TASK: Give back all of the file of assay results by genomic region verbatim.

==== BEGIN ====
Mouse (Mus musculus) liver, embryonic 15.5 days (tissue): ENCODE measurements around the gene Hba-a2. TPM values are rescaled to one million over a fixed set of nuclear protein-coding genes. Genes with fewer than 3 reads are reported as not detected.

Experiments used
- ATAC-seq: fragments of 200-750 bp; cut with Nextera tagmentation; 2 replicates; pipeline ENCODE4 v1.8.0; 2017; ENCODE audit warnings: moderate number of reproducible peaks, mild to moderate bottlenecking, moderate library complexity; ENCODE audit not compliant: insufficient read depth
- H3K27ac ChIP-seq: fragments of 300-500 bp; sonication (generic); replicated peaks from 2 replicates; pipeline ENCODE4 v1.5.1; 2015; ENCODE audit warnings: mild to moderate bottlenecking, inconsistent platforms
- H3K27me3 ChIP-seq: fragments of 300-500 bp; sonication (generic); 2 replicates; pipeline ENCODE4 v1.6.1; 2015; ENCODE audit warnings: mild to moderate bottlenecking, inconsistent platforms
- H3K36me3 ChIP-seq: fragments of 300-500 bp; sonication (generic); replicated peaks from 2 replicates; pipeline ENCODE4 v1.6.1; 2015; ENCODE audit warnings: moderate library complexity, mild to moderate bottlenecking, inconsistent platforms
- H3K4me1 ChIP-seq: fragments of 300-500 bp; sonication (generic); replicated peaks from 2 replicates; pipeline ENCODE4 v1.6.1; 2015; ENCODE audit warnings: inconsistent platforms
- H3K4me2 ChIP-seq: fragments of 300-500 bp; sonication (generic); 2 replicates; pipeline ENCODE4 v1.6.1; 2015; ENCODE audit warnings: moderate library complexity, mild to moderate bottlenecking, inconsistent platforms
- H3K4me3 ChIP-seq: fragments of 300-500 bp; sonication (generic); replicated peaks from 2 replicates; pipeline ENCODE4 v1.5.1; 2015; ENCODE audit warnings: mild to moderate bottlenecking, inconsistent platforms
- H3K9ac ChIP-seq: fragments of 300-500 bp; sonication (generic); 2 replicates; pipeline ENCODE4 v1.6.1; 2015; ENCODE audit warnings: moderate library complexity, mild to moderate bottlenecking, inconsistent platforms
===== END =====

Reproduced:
Mouse (Mus musculus) liver, embryonic 15.5 days (tissue): ENCODE measurements around the gene Hba-a2. TPM values are rescaled to one million over a fixed set of nuclear protein-coding genes. Genes with fewer than 3 reads are reported as not detected.

Experiments used
- ATAC-seq: fragments of 200-750 bp; cut with Nextera tagmentation; 2 replicates; pipeline ENCODE4 v1.8.0; 2017; ENCODE audit warnings: moderate number of reproducible peaks, mild to moderate bottlenecking, moderate library complexity; ENCODE audit not compliant: insufficient read depth
- H3K27ac ChIP-seq: fragments of 300-500 bp; sonication (generic); replicated peaks from 2 replicates; pipeline ENCODE4 v1.5.1; 2015; ENCODE audit warnings: mild to moderate bottlenecking, inconsistent platforms
- H3K27me3 ChIP-seq: fragments of 300-500 bp; sonication (generic); 2 replicates; pipeline ENCODE4 v1.6.1; 2015; ENCODE audit warnings: mild to moderate bottlenecking, inconsistent platforms
- H3K36me3 ChIP-seq: fragments of 300-500 bp; sonication (generic); replicated peaks from 2 replicates; pipeline ENCODE4 v1.6.1; 2015; ENCODE audit warnings: moderate library complexity, mild to moderate bottlenecking, inconsistent platforms
- H3K4me1 ChIP-seq: fragments of 300-500 bp; sonication (generic); replicated peaks from 2 replicates; pipeline ENCODE4 v1.6.1; 2015; ENCODE audit warnings: inconsistent platforms
- H3K4me2 ChIP-seq: fragments of 300-500 bp; sonication (generic); 2 replicates; pipeline ENCODE4 v1.6.1; 2015; ENCODE audit warnings: moderate library complexity, mild to moderate bottlenecking, inconsistent platforms
- H3K4me3 ChIP-seq: fragments of 300-500 bp; sonication (generic); replicated peaks from 2 replicates; pipeline ENCODE4 v1.5.1; 2015; ENCODE audit warnings: mild to moderate bottlenecking, inconsistent platforms
- H3K9ac ChIP-seq: fragments of 300-500 bp; sonication (generic); 2 replicates; pipeline ENCODE4 v1.6.1; 2015; ENCODE audit warnings: moderate library complexity, mild to moderate bottlenecking, inconsistent platforms